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November 06, 2021

Denver Film Festival - Fabian: Going to the Dogs


Fabian oder Der Gang vor die Hunde
Dominik Graf - 2021
Kino Lorber

The German author Erich Kastner is known, if he is known at all by contemporary audiences, as the author of the classic children's book, Emil and the Detectives. Even those unfamiliar with the name may have seen one of Disney's various The Parent Trap films, inspired by another novel for younger readers. Less know are Kastner's poem and writings for adults. Kastner''s only adult novel, Fabian, was published in 1931. Through his protagonist, unemployed advertising writer, Jacob Fabian, observes the breakdown of German Society, primarily through is relationships with various people living in the margins in Berlin. The short novel has been filmed previously by Wolf Gremm. Dominik Graf has made a much longer film, almost three hours, that has most of the novel's episodes, but misses Kastner's black humor even with some off-screen narration.

On its own terms, Graf's Fabian is still worth seeing. Graf mixes in some documentary footage shot on the streets of Berlin from the era, as well as a bit of grainy footage creating an expressionistic montage. While some of the characters and episodes from the novel are jettisoned, Graf's screenplay combines dialogue from the novel as well as dialogue that attempts to mimic Kastner's writing. Where the novel ends abruptly with what might be best described as a punchline, Graf lingers for several minutes with a cinematic epilogue. What may be the most questionable choice on the part of Graf is to make the character of Jacob Fabian closer to Erich Kastner by making him an aspiring novelist, and inserting headlines referring to the rise of Hitler and the Nazi party, underlining what Kastner presented as vague strokes in the background. Some of the dialogue is specific where Kastner merely suggests.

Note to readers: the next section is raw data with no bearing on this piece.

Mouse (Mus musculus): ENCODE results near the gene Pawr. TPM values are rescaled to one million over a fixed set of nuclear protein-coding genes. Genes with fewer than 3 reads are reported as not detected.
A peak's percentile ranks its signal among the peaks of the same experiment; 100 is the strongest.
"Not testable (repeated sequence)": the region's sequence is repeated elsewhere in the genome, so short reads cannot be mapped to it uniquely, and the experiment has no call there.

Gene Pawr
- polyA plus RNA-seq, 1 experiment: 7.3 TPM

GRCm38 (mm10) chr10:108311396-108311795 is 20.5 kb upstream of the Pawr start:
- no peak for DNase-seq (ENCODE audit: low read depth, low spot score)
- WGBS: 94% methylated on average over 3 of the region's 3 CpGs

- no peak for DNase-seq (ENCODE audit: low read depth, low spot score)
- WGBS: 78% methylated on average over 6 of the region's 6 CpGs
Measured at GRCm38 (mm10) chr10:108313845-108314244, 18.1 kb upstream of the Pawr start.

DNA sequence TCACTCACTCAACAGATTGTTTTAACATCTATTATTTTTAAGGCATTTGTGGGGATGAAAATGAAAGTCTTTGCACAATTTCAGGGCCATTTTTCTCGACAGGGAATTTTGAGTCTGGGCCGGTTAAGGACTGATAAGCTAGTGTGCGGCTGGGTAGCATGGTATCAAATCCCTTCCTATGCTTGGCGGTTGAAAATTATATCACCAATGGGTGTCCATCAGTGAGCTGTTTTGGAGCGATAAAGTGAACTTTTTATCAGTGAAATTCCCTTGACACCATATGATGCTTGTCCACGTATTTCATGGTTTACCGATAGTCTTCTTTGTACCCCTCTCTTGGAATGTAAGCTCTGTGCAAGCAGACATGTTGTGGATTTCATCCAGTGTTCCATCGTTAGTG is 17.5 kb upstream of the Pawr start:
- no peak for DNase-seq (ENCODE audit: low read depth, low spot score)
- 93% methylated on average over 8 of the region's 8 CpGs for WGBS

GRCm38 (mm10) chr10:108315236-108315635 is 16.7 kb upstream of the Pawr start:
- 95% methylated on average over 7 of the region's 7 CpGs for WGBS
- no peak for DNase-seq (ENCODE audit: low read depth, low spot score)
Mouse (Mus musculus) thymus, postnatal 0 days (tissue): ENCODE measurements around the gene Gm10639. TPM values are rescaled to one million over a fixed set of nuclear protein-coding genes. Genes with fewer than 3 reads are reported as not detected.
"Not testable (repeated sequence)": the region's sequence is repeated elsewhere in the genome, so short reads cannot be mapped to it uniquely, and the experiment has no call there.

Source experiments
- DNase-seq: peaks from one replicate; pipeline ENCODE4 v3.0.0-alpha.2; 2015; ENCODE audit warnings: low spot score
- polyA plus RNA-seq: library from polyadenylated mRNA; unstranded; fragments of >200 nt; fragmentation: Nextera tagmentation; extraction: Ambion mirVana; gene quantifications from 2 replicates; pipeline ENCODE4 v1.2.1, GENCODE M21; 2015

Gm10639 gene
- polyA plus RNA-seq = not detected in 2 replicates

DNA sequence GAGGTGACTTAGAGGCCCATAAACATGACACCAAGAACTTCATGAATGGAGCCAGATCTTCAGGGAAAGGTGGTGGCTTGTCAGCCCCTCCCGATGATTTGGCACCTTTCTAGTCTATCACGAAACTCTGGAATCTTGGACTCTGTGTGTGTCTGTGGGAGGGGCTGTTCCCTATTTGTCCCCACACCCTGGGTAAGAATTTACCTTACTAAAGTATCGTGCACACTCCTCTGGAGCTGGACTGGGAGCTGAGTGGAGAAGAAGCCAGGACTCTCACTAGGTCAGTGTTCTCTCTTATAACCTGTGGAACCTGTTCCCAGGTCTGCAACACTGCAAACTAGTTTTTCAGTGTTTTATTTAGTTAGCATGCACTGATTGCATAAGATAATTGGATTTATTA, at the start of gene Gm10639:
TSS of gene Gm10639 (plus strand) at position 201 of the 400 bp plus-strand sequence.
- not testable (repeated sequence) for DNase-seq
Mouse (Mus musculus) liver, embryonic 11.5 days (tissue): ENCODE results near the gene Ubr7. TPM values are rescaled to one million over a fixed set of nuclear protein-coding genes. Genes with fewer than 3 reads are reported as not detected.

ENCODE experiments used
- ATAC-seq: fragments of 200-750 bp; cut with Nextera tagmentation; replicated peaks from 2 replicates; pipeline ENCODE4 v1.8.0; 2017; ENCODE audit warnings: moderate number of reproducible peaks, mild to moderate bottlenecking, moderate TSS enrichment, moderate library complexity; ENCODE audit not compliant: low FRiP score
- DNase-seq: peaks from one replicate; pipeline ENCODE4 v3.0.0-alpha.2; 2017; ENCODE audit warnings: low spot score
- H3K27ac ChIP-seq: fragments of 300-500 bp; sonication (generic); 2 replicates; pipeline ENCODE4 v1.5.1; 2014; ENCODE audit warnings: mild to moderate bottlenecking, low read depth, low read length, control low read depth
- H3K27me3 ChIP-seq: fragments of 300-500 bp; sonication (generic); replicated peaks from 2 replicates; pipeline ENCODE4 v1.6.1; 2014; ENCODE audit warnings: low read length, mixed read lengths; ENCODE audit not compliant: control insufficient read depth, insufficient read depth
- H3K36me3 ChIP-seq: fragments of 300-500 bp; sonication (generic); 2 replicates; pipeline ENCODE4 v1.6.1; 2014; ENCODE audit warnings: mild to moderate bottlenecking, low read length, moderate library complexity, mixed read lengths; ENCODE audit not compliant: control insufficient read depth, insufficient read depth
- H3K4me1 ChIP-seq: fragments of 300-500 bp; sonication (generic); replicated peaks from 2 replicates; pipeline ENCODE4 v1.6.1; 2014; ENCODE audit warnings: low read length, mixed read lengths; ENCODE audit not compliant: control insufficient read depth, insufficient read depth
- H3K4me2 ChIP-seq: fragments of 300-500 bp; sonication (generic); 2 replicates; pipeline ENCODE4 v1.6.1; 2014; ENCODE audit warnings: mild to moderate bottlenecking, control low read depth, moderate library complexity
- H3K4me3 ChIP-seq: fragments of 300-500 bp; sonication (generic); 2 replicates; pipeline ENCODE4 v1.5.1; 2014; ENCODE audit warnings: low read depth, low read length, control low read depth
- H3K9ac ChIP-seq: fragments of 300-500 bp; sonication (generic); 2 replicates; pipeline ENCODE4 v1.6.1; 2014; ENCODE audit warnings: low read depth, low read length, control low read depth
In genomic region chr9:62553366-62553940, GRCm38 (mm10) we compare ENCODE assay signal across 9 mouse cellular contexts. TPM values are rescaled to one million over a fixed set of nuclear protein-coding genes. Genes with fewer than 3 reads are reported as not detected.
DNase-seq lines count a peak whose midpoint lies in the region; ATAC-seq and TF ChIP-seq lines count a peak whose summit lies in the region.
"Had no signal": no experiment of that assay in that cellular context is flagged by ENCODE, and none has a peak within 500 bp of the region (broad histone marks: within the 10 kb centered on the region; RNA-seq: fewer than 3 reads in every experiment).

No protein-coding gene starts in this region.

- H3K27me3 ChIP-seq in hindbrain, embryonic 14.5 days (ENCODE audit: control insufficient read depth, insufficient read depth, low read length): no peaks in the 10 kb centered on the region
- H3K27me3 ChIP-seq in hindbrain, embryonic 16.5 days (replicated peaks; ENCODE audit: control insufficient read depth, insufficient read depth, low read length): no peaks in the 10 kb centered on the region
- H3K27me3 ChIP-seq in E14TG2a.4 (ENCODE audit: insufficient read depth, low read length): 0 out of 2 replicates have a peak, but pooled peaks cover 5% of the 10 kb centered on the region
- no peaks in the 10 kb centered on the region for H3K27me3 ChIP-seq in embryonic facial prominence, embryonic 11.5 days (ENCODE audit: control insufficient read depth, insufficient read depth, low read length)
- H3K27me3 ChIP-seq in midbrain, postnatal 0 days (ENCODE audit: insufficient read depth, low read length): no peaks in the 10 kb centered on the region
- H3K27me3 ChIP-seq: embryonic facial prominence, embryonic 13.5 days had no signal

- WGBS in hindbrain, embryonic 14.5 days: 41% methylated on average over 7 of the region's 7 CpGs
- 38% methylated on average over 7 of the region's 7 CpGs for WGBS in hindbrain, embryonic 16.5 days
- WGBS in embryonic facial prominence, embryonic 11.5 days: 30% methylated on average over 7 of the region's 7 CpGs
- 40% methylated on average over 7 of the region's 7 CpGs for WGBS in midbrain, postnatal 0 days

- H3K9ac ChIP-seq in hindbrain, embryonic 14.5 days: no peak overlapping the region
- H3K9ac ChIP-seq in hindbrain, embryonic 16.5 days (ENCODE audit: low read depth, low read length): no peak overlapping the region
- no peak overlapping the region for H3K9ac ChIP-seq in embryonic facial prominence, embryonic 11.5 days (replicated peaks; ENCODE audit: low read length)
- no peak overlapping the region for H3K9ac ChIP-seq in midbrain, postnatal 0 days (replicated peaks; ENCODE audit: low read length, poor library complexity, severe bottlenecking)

Fabian is known primarily by his last name by everyone he known in Berlin. The film more specifically takes place in 1931. The effects of World War I are still felt with unemployment, an unstable government, and an uncertain future. Every relationship, whether intended or not, is transactional. Fabian may have his own sense of morality, hence the novel's subtitle, The Story of a Moralist, but he generally chooses to be on the sidelines. While Berlin seen in the film will be of little surprise to those who are familiar with Weimar Germany, the more lurid aspects lack the glossiness of Cabaret or Babylon Berlin.

Graf begins his film with a long traveling shot with the camera descending into a subway stop in present day Berlin, emerging into Berlin of 1931 when back on the streets. Can I assume that Graf is trying to link the present day with the past, perhaps as some kind of warning? For myself, the film works best when it is most faithful Kastner's novel. It may be worth noting that Kastner's novel has been described as cinematic, and Kastner also tried his hand at screenplay writing. The soundtrack includes a mix of classical and avant-garde music as well as pointedly a jazz dance number by the mostly Jewish Weintraub's Syncopators.

Posted by Peter Nellhaus at November 6, 2021 07:22 AM